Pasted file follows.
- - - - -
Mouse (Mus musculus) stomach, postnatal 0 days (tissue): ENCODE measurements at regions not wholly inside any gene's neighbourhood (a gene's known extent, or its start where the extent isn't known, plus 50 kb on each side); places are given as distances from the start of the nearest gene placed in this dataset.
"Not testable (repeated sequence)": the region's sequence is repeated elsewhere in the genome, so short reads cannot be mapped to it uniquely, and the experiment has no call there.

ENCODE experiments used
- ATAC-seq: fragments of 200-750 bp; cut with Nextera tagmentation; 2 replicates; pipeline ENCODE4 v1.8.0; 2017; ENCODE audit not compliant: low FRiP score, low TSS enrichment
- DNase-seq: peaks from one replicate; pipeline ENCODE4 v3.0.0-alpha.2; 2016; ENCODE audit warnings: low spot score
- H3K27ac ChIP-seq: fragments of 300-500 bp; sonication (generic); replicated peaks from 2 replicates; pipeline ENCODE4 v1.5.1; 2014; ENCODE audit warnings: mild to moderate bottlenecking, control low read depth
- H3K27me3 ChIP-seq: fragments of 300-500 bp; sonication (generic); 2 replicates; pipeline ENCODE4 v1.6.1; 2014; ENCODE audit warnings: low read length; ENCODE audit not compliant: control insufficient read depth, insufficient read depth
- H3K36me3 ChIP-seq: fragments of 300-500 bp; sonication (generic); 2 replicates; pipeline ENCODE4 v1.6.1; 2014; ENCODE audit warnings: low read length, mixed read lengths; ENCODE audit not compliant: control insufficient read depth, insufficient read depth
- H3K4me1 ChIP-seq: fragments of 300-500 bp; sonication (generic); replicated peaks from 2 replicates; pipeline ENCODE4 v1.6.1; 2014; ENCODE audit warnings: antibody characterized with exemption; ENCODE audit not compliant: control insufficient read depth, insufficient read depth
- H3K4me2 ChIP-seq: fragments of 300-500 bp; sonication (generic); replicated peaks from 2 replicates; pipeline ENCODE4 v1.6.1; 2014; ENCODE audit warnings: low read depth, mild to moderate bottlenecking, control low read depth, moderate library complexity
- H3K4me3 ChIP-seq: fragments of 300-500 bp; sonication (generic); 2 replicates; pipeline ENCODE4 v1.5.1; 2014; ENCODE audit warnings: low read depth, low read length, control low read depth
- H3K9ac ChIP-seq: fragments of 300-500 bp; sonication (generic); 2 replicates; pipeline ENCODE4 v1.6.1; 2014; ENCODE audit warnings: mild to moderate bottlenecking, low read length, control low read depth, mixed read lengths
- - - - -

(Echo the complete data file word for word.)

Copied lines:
Mouse (Mus musculus) stomach, postnatal 0 days (tissue): ENCODE measurements at regions not wholly inside any gene's neighbourhood (a gene's known extent, or its start where the extent isn't known, plus 50 kb on each side); places are given as distances from the start of the nearest gene placed in this dataset.
"Not testable (repeated sequence)": the region's sequence is repeated elsewhere in the genome, so short reads cannot be mapped to it uniquely, and the experiment has no call there.

ENCODE experiments used
- ATAC-seq: fragments of 200-750 bp; cut with Nextera tagmentation; 2 replicates; pipeline ENCODE4 v1.8.0; 2017; ENCODE audit not compliant: low FRiP score, low TSS enrichment
- DNase-seq: peaks from one replicate; pipeline ENCODE4 v3.0.0-alpha.2; 2016; ENCODE audit warnings: low spot score
- H3K27ac ChIP-seq: fragments of 300-500 bp; sonication (generic); replicated peaks from 2 replicates; pipeline ENCODE4 v1.5.1; 2014; ENCODE audit warnings: mild to moderate bottlenecking, control low read depth
- H3K27me3 ChIP-seq: fragments of 300-500 bp; sonication (generic); 2 replicates; pipeline ENCODE4 v1.6.1; 2014; ENCODE audit warnings: low read length; ENCODE audit not compliant: control insufficient read depth, insufficient read depth
- H3K36me3 ChIP-seq: fragments of 300-500 bp; sonication (generic); 2 replicates; pipeline ENCODE4 v1.6.1; 2014; ENCODE audit warnings: low read length, mixed read lengths; ENCODE audit not compliant: control insufficient read depth, insufficient read depth
- H3K4me1 ChIP-seq: fragments of 300-500 bp; sonication (generic); replicated peaks from 2 replicates; pipeline ENCODE4 v1.6.1; 2014; ENCODE audit warnings: antibody characterized with exemption; ENCODE audit not compliant: control insufficient read depth, insufficient read depth
- H3K4me2 ChIP-seq: fragments of 300-500 bp; sonication (generic); replicated peaks from 2 replicates; pipeline ENCODE4 v1.6.1; 2014; ENCODE audit warnings: low read depth, mild to moderate bottlenecking, control low read depth, moderate library complexity
- H3K4me3 ChIP-seq: fragments of 300-500 bp; sonication (generic); 2 replicates; pipeline ENCODE4 v1.5.1; 2014; ENCODE audit warnings: low read depth, low read length, control low read depth
- H3K9ac ChIP-seq: fragments of 300-500 bp; sonication (generic); 2 replicates; pipeline ENCODE4 v1.6.1; 2014; ENCODE audit warnings: mild to moderate bottlenecking, low read length, control low read depth, mixed read lengths